The Doctor Sleep by Mike Flanagan is half a great adaptation of the Shining sequel novel, but for the other half is a succession of quotations and imitation pushed to the excess of Stanley Kubrick ‘s masterpiece.
Two souls that the director has tried to bring together in a functional way, succeeding only in part, certainly not in the third and last year, where all the limits of the author’s ambition are evident, which certainly does not have the same degree of competence to rework a ninety piece like Kubrick properly, as Steven Spielberg did in Ready Player One .
That said, Flanagan must be recognized as the intention to close the circle between the film and literary universe, coming to bring together the two “worlds” right in the end of Doctor Sleep , where we witness a succession of moments that want to put an end to the differences, approved in addition as they are from Stephen King (enemy number one in Kubrick’s Shining ) and Kubrick Estate . Given that in the adaptation of Kubrick the iconic Overlook Hotel is not exploded by an explosion triggered in the boiler room as in the novel, Flanagan sets the third act right in the disquieting and now abandoned mountain mansion, of which nature. It is indeed a dark place that feeds on the Sparkiness, essentially the glow of some people who are talented not knowing or have strong psychic powers. Danny Torrance decides to bring in the last survivor of the Node, the leader Rose Cylinder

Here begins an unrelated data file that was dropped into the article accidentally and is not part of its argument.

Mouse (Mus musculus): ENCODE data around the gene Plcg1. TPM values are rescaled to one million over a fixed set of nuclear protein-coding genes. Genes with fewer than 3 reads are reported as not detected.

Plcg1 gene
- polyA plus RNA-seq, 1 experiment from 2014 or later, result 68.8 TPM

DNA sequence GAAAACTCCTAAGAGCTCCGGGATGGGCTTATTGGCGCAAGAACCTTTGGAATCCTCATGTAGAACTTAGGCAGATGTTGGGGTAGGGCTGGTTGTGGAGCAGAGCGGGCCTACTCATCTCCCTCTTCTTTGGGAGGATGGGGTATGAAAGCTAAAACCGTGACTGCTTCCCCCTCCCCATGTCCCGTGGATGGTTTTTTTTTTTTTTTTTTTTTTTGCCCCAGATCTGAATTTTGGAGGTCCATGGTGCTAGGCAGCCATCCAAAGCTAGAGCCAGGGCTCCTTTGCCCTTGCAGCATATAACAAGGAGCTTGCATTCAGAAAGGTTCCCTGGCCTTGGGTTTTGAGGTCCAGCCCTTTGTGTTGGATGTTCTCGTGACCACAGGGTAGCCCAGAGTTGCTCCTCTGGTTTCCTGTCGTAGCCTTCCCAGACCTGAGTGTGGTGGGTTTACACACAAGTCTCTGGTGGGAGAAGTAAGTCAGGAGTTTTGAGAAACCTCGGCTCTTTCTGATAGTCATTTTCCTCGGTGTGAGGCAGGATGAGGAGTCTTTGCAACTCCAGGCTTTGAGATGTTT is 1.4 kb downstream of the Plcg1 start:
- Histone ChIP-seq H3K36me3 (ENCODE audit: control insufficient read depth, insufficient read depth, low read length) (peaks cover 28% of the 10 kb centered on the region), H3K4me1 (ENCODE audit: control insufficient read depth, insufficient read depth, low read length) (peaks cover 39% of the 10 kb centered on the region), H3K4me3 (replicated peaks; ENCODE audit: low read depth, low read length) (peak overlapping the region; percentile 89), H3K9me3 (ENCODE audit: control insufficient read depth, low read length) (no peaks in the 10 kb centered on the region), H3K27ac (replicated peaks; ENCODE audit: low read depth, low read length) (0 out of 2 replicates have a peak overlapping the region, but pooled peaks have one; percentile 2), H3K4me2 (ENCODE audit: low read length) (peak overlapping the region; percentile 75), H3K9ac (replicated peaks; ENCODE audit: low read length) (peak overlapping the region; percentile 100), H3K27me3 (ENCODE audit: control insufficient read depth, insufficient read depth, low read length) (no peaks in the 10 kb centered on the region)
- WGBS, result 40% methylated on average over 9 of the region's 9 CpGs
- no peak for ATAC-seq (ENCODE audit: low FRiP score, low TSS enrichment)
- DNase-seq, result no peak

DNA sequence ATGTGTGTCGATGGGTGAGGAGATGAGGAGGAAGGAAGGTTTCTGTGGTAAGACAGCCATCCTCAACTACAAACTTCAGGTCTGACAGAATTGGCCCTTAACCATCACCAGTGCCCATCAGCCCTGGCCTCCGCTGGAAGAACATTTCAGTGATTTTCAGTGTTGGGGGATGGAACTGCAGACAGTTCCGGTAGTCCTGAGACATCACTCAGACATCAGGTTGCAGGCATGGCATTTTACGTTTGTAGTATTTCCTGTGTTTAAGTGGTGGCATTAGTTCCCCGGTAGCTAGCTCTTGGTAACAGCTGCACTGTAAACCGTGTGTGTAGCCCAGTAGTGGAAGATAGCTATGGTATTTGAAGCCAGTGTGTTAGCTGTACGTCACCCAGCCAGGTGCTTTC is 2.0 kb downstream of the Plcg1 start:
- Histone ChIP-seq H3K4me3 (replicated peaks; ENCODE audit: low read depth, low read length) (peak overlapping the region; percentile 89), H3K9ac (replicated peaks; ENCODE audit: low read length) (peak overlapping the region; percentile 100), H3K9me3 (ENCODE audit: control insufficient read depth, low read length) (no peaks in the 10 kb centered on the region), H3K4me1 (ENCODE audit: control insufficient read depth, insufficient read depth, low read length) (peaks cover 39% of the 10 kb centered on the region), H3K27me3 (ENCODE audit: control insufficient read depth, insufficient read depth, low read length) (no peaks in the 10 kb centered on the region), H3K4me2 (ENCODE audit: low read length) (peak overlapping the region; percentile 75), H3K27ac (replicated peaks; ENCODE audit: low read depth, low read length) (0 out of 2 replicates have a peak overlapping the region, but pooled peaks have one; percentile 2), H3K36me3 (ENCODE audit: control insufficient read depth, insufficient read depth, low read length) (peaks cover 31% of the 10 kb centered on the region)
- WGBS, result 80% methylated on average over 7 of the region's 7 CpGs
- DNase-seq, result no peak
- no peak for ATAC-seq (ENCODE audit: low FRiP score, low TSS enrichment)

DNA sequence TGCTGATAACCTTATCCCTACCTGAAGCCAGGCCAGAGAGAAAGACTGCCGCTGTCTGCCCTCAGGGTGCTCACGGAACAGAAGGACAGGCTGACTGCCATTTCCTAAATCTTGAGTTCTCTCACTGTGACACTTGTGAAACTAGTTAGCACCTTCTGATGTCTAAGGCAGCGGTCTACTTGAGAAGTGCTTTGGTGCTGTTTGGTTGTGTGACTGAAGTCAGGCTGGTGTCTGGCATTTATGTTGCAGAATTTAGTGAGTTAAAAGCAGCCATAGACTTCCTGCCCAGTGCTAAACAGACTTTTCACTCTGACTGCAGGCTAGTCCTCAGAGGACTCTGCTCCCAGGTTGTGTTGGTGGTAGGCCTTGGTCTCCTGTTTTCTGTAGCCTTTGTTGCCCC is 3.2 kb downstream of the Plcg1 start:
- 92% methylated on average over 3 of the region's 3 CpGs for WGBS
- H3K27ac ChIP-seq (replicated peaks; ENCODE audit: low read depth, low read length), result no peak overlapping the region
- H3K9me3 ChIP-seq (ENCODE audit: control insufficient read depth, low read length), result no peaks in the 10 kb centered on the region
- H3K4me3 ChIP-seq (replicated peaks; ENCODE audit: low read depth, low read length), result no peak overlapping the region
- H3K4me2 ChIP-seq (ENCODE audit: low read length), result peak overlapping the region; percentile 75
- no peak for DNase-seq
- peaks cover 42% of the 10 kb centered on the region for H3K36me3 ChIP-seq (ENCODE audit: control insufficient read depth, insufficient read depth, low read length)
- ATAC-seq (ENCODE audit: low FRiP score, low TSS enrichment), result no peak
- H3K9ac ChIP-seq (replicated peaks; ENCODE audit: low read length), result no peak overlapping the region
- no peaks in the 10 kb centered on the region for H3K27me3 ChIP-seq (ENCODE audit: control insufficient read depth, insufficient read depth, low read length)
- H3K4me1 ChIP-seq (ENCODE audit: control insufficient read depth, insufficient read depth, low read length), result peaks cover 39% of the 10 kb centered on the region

, so that the Overlook feeds on her and on all the Steam absorbed over the centuries, in practice of the Glimmer of the captured and killed people. This is what happens here: Rose is consumed by the ghosts of the Overlook who then take possession of Danny and hunt down Abra, a child with the great Glimmer and friend of Danny to whom Rose was hunting.
While Danny entered the Overlook, however, he jumped into the boiler room, triggering a reaction that would then destroy the hotel, killing him. In the end, only Abra survives learning to dominate his demons.